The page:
According to biolinguist and author John Locke in Eavesdropping: An Intimate History, humans are hardwired to listen to surrounding conversations, and he says that the habit makes us better people. He means passive hearing, which is a kind of situational awareness. He doesn’t advocate active eavesdropping such as phone tapping, hacking, peeking through keyholes, or Jimmy Stewart’s version of voyeurism in Rear Window, though he does say the impulse to do so is a product of evolution “because there is no group of people in the world, no society that doesn’t do this, and that hasn’t been doing this for recorded history.” Children learn much about how to behave not just by direct experience but by overhearing other children and adults around them. Adults continue to adapt to social expectations in different environments the same way. So the invisible counter guy can’t really help overhearing all that, but at least (if Locke is right) it will make him a better person, so that is something.


Linda Ronstadt - Girls Talk

Monday, August 27, 2018

Changing Minds


The title of Michael Pollan’s How to Change Your Mind sounds like a self-help book of a type much needed in an age when we are far too apt to make a virtue of being closed-minded toward opinions that differ from our own. In a sense it partly is, but not in the way one might think. The subtitle explains the change the author intends: What the New Science of Psychedelics Teaches Us about Consciousness, Dying, Addiction, Depression, and Transcendence. Pollan’s book is an informative compendium of the modern history and current state of psychedelics.

It has been 80 years since Sandoz chemist Albert Hoffmann synthesized lysergic acid diethylamide (LSD), which he called his “problem child.” It is 50 years since LSD became illegal in the US. It is classified by the Drug Enforcement Administration as a Schedule I drug, which by definition is a drug that has a high potential for abuse, has no accepted medical use, and is unsafe to use even under medical supervision. Possession and sale are federal crimes and penalties can be severe. (Marijuana is still a Schedule I drug, by the way, though the feds at present are choosing to ignore intrastate sales in states that have legalized the substance at the state level.) A thing is not so just because government officials say it is, of course. LSD does have medical uses, though the nonmedical ones are just as intriguing.

Pollan didn’t initially intend his research for this book to become personal, but, perhaps unsurprisingly, it did. His inquiries into the history, chemistry, and applications of psychedelics led to his own supervised (not officially supervised, but supervised) trips on LSD, psilocybin, and 5-MeO-DMT (toad venom). The lengthy chapter on his trips is the least interesting section since such experiences are by their nature personal and difficult to communicate verbally except in banalities. (My own short story on the subject, however, can be found at Brown Acid.) The reaction to these substances is highly context-dependent and is also dependent on the predispositions of the user; religious people are likely to interpret their experiences as religious, for example, while secularists are more likely to speak of a more generic “one with the universe” sensation. The chapter is still useful, however, for understanding the author’s own mindset and biases.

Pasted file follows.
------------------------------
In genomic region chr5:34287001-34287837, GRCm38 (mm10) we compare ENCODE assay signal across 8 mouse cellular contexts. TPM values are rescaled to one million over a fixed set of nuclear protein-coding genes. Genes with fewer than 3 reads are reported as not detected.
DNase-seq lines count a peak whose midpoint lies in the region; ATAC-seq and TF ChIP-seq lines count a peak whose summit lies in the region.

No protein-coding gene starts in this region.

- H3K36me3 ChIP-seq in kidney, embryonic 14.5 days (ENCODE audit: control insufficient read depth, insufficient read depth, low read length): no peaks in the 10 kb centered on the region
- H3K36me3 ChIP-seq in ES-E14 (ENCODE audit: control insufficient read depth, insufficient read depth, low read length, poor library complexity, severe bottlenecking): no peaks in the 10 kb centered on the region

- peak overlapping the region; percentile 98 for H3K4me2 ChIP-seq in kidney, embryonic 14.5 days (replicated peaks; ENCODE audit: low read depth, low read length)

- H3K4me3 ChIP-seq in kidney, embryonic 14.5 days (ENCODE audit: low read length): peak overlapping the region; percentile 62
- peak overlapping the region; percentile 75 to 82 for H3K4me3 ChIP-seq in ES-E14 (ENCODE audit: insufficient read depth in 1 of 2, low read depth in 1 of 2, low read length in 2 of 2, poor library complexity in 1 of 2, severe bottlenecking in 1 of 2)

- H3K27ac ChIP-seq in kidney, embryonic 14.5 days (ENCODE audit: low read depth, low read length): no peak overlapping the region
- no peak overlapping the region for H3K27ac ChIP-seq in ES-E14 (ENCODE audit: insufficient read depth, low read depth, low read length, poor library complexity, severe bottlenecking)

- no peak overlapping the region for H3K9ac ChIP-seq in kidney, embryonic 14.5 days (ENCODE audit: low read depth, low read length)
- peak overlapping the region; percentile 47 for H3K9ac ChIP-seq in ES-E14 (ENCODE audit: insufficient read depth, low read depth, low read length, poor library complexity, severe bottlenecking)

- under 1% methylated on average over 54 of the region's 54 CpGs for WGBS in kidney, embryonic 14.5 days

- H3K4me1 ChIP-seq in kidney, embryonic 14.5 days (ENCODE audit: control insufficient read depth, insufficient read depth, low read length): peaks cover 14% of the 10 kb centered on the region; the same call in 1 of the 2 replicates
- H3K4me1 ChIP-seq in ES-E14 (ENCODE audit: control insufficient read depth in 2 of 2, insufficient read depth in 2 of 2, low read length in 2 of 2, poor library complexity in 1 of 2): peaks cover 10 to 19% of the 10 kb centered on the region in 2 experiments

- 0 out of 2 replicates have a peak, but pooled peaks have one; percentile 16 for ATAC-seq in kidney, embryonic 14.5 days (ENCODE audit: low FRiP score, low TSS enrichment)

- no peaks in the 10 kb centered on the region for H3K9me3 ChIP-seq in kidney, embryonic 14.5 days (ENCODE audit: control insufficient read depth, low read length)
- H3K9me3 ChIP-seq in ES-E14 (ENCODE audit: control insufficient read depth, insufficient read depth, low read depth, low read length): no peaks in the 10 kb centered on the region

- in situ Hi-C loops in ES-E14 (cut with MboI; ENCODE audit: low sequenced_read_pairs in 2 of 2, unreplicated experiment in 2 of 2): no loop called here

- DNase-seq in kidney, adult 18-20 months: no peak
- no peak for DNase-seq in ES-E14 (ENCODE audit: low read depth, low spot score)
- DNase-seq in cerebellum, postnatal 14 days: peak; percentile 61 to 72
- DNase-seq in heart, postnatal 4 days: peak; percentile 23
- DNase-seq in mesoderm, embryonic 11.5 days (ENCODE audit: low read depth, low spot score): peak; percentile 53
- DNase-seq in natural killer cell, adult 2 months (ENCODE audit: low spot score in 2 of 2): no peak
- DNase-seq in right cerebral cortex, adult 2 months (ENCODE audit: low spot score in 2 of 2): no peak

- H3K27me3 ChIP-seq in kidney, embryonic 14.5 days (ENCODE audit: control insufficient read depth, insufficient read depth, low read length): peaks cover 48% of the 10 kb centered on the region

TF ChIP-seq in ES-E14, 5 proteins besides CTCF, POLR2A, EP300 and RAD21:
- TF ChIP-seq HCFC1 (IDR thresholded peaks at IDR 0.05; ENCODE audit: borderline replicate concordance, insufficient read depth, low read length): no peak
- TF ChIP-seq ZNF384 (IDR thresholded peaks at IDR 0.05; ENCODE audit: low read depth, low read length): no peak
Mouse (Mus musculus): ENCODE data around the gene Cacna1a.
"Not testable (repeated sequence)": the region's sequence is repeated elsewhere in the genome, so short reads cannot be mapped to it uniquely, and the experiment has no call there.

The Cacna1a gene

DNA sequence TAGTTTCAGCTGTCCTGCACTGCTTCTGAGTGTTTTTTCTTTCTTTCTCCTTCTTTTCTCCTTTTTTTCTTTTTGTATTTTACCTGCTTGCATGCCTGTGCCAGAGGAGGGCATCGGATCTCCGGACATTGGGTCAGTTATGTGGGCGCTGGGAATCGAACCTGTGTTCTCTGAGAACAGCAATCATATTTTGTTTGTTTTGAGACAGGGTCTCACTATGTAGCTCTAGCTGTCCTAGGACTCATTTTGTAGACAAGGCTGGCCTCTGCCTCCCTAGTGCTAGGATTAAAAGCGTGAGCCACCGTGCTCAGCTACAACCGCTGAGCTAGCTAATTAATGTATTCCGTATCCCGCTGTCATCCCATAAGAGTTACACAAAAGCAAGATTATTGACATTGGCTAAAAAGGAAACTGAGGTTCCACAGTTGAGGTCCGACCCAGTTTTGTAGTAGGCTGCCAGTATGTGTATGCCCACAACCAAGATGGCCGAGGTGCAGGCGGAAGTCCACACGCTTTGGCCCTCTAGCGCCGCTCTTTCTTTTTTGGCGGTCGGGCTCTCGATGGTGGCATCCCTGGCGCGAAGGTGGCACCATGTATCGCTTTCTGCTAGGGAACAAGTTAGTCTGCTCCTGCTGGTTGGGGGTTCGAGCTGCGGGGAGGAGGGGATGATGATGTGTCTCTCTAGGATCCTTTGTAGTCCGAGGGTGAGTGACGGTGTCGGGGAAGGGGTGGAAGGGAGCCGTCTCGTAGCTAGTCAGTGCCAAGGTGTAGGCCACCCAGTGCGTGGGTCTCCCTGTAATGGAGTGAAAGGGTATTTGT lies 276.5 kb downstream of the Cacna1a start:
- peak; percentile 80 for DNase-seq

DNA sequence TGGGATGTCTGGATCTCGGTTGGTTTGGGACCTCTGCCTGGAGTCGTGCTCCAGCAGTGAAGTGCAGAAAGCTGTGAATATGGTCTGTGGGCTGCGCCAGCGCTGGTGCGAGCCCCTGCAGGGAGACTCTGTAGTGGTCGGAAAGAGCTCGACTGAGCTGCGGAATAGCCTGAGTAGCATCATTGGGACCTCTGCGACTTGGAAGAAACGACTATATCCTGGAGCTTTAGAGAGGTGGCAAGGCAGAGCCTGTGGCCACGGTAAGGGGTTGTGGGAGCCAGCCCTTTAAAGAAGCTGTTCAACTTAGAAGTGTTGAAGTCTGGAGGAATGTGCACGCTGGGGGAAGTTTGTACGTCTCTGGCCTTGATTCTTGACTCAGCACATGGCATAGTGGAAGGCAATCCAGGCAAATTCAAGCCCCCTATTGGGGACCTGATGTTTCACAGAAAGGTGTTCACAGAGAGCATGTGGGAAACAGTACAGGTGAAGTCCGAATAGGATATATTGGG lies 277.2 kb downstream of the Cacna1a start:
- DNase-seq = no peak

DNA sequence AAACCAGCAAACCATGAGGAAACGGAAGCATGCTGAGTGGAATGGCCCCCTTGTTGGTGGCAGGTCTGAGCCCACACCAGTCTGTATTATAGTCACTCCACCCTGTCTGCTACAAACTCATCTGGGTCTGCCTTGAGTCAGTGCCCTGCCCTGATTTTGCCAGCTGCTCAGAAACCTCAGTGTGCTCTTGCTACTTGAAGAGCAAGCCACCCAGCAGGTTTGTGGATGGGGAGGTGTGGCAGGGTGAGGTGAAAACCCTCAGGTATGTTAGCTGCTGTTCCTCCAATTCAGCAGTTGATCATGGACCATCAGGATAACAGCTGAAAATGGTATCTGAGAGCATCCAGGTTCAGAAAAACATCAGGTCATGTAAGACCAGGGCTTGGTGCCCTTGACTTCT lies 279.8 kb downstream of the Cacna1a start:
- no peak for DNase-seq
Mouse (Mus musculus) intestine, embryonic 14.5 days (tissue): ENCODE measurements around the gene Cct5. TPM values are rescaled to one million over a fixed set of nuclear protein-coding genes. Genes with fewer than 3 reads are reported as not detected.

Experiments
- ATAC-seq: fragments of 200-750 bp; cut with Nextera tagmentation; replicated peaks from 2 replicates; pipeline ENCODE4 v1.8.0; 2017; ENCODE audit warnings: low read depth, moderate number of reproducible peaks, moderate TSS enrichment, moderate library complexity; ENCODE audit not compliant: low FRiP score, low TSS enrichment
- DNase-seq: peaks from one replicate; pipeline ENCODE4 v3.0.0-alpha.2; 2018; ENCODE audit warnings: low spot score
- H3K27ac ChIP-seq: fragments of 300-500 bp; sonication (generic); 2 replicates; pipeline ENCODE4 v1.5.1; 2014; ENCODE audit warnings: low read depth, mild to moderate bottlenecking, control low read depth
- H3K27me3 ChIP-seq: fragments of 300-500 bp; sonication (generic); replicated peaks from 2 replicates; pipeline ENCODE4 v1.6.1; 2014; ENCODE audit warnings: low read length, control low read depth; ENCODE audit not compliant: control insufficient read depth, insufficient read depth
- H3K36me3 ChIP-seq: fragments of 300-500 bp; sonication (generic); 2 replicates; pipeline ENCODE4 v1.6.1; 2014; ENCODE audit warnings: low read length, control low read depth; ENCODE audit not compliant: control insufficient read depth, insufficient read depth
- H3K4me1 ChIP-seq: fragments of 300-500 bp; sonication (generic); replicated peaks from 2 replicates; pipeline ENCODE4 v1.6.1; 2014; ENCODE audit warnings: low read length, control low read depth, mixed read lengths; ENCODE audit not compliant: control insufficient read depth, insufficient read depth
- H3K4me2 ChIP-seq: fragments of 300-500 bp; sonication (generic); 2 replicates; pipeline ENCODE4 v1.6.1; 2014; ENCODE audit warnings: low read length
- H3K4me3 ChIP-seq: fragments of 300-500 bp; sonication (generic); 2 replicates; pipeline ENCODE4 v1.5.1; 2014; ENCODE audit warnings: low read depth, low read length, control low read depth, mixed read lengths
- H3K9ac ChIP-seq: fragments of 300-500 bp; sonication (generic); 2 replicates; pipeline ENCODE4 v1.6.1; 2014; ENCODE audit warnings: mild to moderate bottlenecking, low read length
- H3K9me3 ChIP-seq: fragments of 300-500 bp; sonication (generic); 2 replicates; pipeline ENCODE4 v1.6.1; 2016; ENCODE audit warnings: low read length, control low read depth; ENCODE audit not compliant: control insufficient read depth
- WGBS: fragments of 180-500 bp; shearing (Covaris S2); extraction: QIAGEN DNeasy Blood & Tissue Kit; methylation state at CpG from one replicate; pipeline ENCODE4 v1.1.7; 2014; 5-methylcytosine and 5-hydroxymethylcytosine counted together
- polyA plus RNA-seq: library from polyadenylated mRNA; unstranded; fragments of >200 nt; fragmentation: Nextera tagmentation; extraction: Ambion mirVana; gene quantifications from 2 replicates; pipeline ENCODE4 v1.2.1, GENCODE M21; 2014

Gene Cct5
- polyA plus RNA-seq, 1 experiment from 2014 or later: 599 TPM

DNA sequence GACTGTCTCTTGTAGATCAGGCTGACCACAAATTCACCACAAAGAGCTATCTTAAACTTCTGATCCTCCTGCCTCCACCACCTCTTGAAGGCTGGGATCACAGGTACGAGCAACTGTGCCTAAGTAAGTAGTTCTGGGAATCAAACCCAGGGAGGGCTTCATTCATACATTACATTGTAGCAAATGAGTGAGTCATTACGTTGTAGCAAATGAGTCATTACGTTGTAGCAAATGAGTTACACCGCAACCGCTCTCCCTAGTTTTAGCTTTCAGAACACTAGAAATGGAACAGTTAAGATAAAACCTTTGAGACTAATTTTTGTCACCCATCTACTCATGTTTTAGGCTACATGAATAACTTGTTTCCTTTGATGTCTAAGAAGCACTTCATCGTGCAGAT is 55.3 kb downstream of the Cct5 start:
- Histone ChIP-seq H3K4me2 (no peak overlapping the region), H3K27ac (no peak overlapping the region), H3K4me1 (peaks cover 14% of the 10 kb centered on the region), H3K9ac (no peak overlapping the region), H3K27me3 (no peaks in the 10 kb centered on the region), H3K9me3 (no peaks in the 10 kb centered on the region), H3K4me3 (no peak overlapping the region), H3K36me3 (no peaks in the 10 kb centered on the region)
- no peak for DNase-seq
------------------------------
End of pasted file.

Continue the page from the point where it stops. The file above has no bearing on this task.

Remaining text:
Timothy Leary was the face and voice of LSD in the 1960s, but according to Pollan he did psychedelia no favors. His antics merely scared the straight establishment into outlawing the substances. The more interesting First Wave research, some of it notoriously for the US military, was done not at Harvard by Leary in the 60s but by others in the 40s, 50s, and 60s. Civilian researchers included Humphrey Osmond, Abram Hoffer, and Al Hubbard. Osmond supervised Aldous Huxley’s experiments with mescaline in 1953; Huxley wrote the influential The Doors of Perception the following year and later would experiment with LSD and befriend Timothy Leary. Studies conducted up through the early 60s showed real promise in treating alcoholism, drug addiction, and depression, mostly by changing the perspective of the subjects. LSD binds to serotonin receptors in the brain, which is what SSRIs (selective serotonin reuptake inhibitors: standard pharmaceutical treatments for depression) do, though the effects are more radical. Bill Wilson, co-founder of Alcoholics Anonymous, credited his insights to a 1934 experience with belladonna (which has hallucinogenic properties) and he experimented with LSD in the 50s. Research largely halted, however, with the Schedule I designation.